During my last two years of high school (c. 1998 to mid-2000), a friend and I began an “art website.” Our intention was to have a place to post our writings and visual work, and to solicit similar submissions from others around Internet. Our mascot was the enraged chimp pictured above, Lulu. The site received some modest interest from various users around the Web, and from a few of our friends at school. All in all, not an unsuccessful project.

However as high school came to a close, we grew tired of maintaining the site. We tossed around the idea of maintaining it while we went to our respective colleges, but eventually decided to shut it down. We would be too busy with better endeavors, and no one wanted to log into our hosting service to keep  the old high school art site afloat. We posted the EOL announcement on the site and applied a bullet wound to old Lulu with MS Paint. It was most certainly over.

Continue reading “Old Site Exhumed, Mostly Gone”

Dwarf Fortress Interviews

Dwarf Fortress screen

Before the week is out I wanted to post to the NYT interview with the Adams brothers, who design and build the incredible labor of love that is Dwarf Fortress.

I had the opportunity to interview Tarn Adams (audio and transcript available), who programs the game, for the game preservation project I worked on in school (all interviews are here at the Center for American History). Tarn is a standout guy, who is awfully generous with his time considering the colossal task ahead of he and his brother. He gave a great interview that illuminated important parts of their game-making, which is in kind with the idiosyncratic and singular quality of Dwarf Fortress.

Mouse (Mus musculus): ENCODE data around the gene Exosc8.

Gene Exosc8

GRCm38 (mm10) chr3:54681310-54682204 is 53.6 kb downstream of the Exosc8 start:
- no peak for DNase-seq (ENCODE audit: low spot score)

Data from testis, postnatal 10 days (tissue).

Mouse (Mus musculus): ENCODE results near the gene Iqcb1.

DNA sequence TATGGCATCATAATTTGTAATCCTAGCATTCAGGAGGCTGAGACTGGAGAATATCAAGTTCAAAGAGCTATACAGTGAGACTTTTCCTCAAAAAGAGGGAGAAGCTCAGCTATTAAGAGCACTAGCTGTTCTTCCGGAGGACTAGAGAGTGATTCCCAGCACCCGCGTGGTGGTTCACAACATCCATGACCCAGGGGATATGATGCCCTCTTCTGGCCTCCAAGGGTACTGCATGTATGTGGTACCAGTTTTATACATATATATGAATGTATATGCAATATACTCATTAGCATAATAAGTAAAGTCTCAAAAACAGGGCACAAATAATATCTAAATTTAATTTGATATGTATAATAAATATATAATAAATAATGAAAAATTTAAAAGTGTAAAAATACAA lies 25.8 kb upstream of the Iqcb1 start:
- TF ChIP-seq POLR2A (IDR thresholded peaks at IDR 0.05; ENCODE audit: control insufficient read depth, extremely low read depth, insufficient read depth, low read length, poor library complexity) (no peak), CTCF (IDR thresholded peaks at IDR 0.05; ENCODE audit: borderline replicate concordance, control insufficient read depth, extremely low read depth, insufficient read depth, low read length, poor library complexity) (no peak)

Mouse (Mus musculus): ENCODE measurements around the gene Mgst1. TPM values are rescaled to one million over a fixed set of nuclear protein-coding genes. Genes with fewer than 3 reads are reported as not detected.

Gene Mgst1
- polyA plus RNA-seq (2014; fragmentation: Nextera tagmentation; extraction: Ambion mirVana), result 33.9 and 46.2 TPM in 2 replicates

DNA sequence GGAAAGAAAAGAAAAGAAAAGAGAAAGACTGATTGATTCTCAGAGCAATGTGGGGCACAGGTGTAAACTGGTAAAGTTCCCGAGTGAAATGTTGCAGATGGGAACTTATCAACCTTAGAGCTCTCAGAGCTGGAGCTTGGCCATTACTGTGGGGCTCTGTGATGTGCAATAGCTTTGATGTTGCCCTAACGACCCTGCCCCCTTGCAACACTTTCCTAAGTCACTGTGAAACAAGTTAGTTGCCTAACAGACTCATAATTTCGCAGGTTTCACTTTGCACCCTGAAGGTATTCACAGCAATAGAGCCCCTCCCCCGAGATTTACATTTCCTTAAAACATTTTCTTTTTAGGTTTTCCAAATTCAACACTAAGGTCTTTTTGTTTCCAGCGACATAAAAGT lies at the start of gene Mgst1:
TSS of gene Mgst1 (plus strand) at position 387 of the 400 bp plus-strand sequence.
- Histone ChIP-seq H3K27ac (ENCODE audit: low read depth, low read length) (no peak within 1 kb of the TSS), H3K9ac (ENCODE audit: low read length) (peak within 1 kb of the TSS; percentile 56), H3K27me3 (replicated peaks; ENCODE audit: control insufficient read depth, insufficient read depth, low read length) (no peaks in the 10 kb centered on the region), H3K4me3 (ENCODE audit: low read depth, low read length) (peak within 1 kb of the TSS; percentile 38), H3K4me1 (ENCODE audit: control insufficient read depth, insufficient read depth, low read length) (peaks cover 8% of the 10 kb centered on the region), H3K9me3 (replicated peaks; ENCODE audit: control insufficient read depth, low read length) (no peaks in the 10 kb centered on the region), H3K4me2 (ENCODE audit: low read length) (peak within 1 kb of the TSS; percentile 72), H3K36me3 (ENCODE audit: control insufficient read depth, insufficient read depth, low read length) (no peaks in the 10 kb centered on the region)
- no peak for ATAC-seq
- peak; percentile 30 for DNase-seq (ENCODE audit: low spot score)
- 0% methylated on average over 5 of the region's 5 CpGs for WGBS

Check out the NYT interview — Tarn has thoughtful and provoking comments on playing games these days.

And, if you haven’t tried Dwarf Fortress, give it a go sometime. I played it for a year on and off – one day I’d like to make a return to it. It’s not as hard as all that, really – although you should have the wiki open as you play.

From My Archives: Derrida’s Archive Fever

Green Fire

Below is a review of Derrida’s Archive Fever. The idea was to relate the lecture to practicing archivists and record managers. This was a really engaging read, and I think Derrida successfully articulates the archive impulse, with all its attendant richness and strangeness.

Archive Fever: A Freudian Impression. Jacques Derrida. Chicago: University of Chicago Press, 1998. Translated by Eric Prenowitz. 113 pages. ISBN 0-226-14367-8 paper. $14.98.

French philosopher Jacques Derrida (1930-2004) is most commonly known as the founder of deconstruction, an investigative thinking that identifies contradictions in a subject and demonstrates the essentialness of this contradiction to the meaning of the subject. For a thinker so adept at analyzing the valences of meaning in language, Derrida was unsurprisingly hesitant about the broad appeal and use of the deconstruction term, and no doubt would find fault with an overly mechanistic summation as perhaps written here. In Archive Fever, Derrida applies his intensely critical thought and evaluation to the notion of the archive as it is manifested in Sigmund Freud’s oeuvre.

Archive Fever: A Freudian Impression is a translation from the French of a published lecture Derrida delivered in 1994, and is divided into six parts: an opening note, an exergue, a preamble, foreword, theses and postscript. Derrida delivered this lecture to an international colloquium entitled “Memory: The Question of the Archives.” This leads to two caveats for the interested reader. Although blurbs on the paperback reference Derrida’s discussion of electronic media and more broadly the role of inscription technology in the psyche and in the archives, this is not the focus of his discussion, but is only part of a larger examination of the archive notion in Freud’s works. The reader should also know that this a later work of Derrida, and as such references ideas and investigations discussed in earlier works, particularly the essay Freud and the Scene of Writing (1972). This means some of Derrida’s passages can be disorienting if the reader is not familiar with the works of Derrida and Freud. Thankfully Derrida takes pains to convey his meaning through multiple expressions, so the reader has many opportunities to understand the ideas at play.